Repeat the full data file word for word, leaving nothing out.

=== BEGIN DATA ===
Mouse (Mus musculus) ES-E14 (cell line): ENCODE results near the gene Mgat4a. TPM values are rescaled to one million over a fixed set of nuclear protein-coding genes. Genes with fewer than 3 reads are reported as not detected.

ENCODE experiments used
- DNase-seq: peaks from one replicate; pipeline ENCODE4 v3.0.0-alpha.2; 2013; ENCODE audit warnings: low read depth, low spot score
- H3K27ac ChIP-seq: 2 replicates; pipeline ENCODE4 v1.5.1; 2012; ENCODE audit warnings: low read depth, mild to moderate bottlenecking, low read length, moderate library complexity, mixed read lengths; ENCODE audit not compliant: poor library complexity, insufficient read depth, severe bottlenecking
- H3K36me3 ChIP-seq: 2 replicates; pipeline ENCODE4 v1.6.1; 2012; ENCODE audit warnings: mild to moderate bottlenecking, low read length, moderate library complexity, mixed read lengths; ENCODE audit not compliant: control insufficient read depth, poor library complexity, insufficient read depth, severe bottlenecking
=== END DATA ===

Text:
Mouse (Mus musculus) ES-E14 (cell line): ENCODE results near the gene Mgat4a. TPM values are rescaled to one million over a fixed set of nuclear protein-coding genes. Genes with fewer than 3 reads are reported as not detected.

ENCODE experiments used
- DNase-seq: peaks from one replicate; pipeline ENCODE4 v3.0.0-alpha.2; 2013; ENCODE audit warnings: low read depth, low spot score
- H3K27ac ChIP-seq: 2 replicates; pipeline ENCODE4 v1.5.1; 2012; ENCODE audit warnings: low read depth, mild to moderate bottlenecking, low read length, moderate library complexity, mixed read lengths; ENCODE audit not compliant: poor library complexity, insufficient read depth, severe bottlenecking
- H3K36me3 ChIP-seq: 2 replicates; pipeline ENCODE4 v1.6.1; 2012; ENCODE audit warnings: mild to moderate bottlenecking, low read length, moderate library complexity, mixed read lengths; ENCODE audit not compliant: control insufficient read depth, poor library complexity, insufficient read depth, severe bottlenecking